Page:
At 9:30 a.m. Wednesday, a ceremony was held at Wenchuan, epicenter of the powerful earthquake that jolted China on May 12, to announce the launching of joint action by army men, police and civilians to carry out disease prevention in the earthquake areas.
At the same time, a military medical team specializing in the prevention of epidemic diseases that affect humans and animals left Changchun, capital of northeast China's Jilin Province, aboard a passenger plane on Wednesday morning, heading for Chengdu, capital of southwest China's Sichuan Province.
Its members, all with doctoral degrees, are from the Military Veterinary Institute of the Military Academy of the Chinese People's Liberation Army (PLA).
Their job is to sterilize the carcasses of dead animals that might harbor diseases that are infectious to humans and animals, said Gao Hongwei, head of the institute.
As earthquake relief campaign enters the 10th day, a top priority for the authorities and rescuers has become the prevention of infectious diseases in the quake areas, where numerous human and animal bodies are decomposing beneath the ruins, a hotbed for dangerous infectious diseases.
"It is not sheer alarmism," said Jiang Tianjun, a doctor with the PLA's No. 302 Hospital in Beijing, referring to the possibility of an outbreak of serious epidemic diseases in the areas stricken by the devastating quake.
The expert urged people in the affected areas to be vigilant against rats, mosquitoes, flies and bugs. Contaminated water should be cleared away from residential areas and pesticide sprayed to kill mosquitoes hiding underneath the ruins and other shelters, he said.
The expert advised people to sleep in mosquito nets, cover up drinking water and wear long-sleeved coats and long trousers. He also suggested that local residents get hepatitis-B vaccinations as soon as possible.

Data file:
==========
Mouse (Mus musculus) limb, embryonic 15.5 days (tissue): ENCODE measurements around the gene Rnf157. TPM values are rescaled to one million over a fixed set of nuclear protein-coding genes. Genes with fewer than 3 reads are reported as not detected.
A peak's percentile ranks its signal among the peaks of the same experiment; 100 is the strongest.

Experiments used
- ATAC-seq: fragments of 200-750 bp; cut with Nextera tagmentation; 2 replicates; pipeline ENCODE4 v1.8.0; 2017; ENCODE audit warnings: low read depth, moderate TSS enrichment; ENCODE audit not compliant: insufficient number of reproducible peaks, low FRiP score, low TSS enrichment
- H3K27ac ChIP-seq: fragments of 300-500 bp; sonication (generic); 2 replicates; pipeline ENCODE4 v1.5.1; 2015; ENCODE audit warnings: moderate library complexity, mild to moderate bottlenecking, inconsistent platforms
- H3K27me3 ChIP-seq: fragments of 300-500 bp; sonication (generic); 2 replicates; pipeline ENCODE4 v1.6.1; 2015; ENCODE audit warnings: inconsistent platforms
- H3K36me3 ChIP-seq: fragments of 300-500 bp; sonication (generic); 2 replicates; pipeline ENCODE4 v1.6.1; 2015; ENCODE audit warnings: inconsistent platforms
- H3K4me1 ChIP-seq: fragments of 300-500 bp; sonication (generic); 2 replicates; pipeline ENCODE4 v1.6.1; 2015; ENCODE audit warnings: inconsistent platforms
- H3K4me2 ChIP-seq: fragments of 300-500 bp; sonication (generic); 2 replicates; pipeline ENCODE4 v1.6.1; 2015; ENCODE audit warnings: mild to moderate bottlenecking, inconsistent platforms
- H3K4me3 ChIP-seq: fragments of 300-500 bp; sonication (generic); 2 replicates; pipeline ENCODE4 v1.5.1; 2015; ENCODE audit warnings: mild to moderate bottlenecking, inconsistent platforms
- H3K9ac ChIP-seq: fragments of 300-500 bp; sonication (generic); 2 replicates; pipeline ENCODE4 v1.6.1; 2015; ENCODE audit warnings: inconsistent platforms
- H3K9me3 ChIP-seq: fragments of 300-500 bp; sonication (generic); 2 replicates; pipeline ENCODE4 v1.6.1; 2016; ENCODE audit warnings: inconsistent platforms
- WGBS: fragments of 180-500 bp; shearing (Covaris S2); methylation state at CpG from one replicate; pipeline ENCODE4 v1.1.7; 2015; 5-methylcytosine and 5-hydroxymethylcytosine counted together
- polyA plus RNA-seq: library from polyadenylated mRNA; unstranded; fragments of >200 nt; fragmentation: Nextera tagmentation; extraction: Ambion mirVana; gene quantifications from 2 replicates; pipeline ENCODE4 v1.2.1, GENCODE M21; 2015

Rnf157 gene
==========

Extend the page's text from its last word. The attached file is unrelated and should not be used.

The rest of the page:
Recently, the China Center for the Control of Animal Diseases published a pamphlet on the prevention of animal diseases, advising people not to cut, eat, sell or transport dead animals. All animal carcasses must be sterilized and buried at least 2 meters deep, it said.
It also advised local authorities to closely monitor the situation, strictly control and supervise animal breeding, butchering, processing, transport and storage, and severely punish the trading of dead animals.
In the chatrooms of many Chinese websites, netizens are calling for the government to take immediate action to prevent possible epidemic diseases, while persuading people, mostly volunteers, to stop flooding into the affected areas from other parts of the country.
To make way for the upcoming large-scale disease-prevention efforts, military rescuers have began relocating local residents, mostly villagers, away from their homes in the worst-hit areas.
On Wednesday, a 3,200-person detachment of the Chinese People's Armed Police resettled 4,149 villagers from the remote areas of Wenchuan. According to military sources, soldiers searched the villagers' homes door to door, to ensure that no one was left behind in the affected villages, which will be completely sterilized in the coming days.
As of noon of Wednesday, the death toll from the quake had reached 41,353 nationwide, while 274,683 people were injured and 32,666 still missing.
It was even more powerful than the Tangshan earthquake in 1976 in terms of scope and intensity, Chinese Premier Wen Jiabao said during his inspection of the quake-hit areas in Sichuan.
Measuring 7.8 on the Richter scale, the catastrophe in Tangshan of north China's Hebei Province claimed about 240,000.
(Xinhua News Agency May 21, 2008)